• Retention power: RSUs foster loyalty over the multi-year vesting period and eliminate concerns about underwater options.
  • Accounting advantage: RSUs offer fixed expense recognition whereas options create variable GAAP accounting treatment.
  • Cash flow benefits: RSUs don't require up-front cash outlays by employees upon exercise like options.
  • Full-value awards: RSUs represent full-value stock awards, enhancing perceived value for recruiting and retention.

However, the conversion process requires thoughtful planning, including:

  • Evaluating the accounting impact
  • Developing a fair value exchange ratio between options and RSUs
  • Drafting new plan documents and gaining necessary approvals
  • Facilitating the option exchange process
  • Communicating timeline and impacts to employees

Given the complexities, it's wise to partner with a specialist like Upstock who has managed numerous option-to-RSU conversions.

Looking Ahead

With the hot streak of tech IPOs and M&A deals, equity compensation will continue to be a hot button issue for companies, shareholders, and employees alike. By getting up to speed on RSU disclosure best practices, tech firms can promote transparency, achieve compliance, and optimize these programs as strategic tools to compete for top talent.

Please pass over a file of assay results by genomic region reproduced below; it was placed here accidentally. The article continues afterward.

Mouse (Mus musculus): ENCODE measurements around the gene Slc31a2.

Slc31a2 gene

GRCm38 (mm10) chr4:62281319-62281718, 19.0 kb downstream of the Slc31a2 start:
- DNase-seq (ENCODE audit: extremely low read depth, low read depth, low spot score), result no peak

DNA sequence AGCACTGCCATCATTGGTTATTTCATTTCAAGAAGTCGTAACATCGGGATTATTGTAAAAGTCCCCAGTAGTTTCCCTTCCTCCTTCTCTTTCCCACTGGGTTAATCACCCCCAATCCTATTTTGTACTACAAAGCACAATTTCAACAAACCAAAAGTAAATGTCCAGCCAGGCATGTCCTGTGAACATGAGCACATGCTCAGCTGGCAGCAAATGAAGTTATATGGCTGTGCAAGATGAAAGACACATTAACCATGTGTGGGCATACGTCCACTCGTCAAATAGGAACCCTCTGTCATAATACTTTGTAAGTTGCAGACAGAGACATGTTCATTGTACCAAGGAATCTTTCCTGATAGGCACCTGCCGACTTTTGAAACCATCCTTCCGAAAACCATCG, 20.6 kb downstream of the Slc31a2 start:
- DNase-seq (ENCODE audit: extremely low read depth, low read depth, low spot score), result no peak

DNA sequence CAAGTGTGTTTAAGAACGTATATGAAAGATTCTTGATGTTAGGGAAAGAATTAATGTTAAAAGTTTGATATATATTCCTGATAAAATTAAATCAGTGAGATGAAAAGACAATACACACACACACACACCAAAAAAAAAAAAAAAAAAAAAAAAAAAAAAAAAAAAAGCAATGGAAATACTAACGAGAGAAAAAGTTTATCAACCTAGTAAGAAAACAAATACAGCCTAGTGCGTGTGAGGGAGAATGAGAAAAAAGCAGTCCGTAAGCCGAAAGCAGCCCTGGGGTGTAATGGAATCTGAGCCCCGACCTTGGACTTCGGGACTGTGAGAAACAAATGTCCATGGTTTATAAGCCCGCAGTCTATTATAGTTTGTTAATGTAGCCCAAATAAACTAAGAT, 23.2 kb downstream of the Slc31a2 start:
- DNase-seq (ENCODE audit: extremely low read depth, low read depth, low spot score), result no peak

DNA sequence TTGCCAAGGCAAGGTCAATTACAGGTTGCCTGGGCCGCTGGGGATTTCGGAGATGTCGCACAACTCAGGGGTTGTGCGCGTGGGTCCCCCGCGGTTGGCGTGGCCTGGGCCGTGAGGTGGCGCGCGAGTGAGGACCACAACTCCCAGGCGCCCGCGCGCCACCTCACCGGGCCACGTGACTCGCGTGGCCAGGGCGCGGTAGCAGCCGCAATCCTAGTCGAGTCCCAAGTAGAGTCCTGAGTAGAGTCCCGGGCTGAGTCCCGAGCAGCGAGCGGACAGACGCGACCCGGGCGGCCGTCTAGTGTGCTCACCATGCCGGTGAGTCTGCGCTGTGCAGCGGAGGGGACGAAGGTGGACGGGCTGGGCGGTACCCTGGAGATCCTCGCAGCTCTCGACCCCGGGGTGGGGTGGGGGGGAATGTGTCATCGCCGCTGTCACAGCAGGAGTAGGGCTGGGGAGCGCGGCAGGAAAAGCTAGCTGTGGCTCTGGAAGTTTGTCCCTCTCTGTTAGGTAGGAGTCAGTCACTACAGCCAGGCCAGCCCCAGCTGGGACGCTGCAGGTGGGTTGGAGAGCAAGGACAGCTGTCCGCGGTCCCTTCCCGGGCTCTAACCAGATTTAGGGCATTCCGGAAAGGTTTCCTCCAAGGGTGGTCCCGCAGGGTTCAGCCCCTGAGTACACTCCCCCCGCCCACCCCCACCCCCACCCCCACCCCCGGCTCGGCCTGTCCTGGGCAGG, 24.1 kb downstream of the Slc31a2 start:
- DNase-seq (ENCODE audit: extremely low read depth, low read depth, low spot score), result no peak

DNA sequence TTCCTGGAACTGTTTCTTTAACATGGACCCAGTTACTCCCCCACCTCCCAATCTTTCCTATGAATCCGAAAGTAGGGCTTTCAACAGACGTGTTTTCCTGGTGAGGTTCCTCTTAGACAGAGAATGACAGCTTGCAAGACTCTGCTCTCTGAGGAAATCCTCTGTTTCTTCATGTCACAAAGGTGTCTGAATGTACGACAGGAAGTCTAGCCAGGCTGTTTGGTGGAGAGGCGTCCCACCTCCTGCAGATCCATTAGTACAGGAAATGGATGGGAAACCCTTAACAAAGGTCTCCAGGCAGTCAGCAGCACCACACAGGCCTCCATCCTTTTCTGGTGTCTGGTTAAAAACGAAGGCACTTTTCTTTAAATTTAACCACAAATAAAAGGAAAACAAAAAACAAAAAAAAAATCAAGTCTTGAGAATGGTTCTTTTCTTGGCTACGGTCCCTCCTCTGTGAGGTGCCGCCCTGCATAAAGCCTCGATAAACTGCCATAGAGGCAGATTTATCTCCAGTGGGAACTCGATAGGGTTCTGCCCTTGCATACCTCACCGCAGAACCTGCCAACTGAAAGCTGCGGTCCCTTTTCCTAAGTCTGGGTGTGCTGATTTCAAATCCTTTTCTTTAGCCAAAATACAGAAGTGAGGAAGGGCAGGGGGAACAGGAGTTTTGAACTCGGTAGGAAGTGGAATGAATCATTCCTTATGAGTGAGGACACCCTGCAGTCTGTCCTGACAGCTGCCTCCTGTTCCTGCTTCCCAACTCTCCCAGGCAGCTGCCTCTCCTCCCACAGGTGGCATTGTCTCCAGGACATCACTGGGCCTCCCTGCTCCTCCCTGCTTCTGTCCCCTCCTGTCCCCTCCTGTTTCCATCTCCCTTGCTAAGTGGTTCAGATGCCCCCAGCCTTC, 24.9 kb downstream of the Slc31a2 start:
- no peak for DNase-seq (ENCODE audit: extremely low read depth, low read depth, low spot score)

As your company evolves, partnering with a specialist like Upstock provides tremendous value in enhancing your equity strategy overall.

Optimize Your Equity Compensation Strategy

Request a demo from Upstock to learn how we can advise you on disclosure best practices and help optimize your company's equity compensation plans. Our team brings deep expertise to guide you through transitions like going public or converting stock options to RSUs. Strengthen your equity strategy as you navigate today's highly competitive talent landscape.



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ABOUT THE AUTHOR

Casey Fenton

Founder, Upstock & Couchsurfing, AI and Equity Innovator

Casey Fenton, the founder of Upstock & Couchsurfing and an AI and equity innovator, has revolutionized how we perceive and implement equity in the workplace. His foresight in creating platforms that not only connect people but also align their interests towards communal and corporate prosperity has established him as a pivotal figure in technology and community building. Casey speaks worldwide on topics including ownership mindset, worker equity, With Upstock and Couchsurfing, he has demonstrated an unparalleled expertise in harnessing technology for the betterment of community interaction and organizational benefits.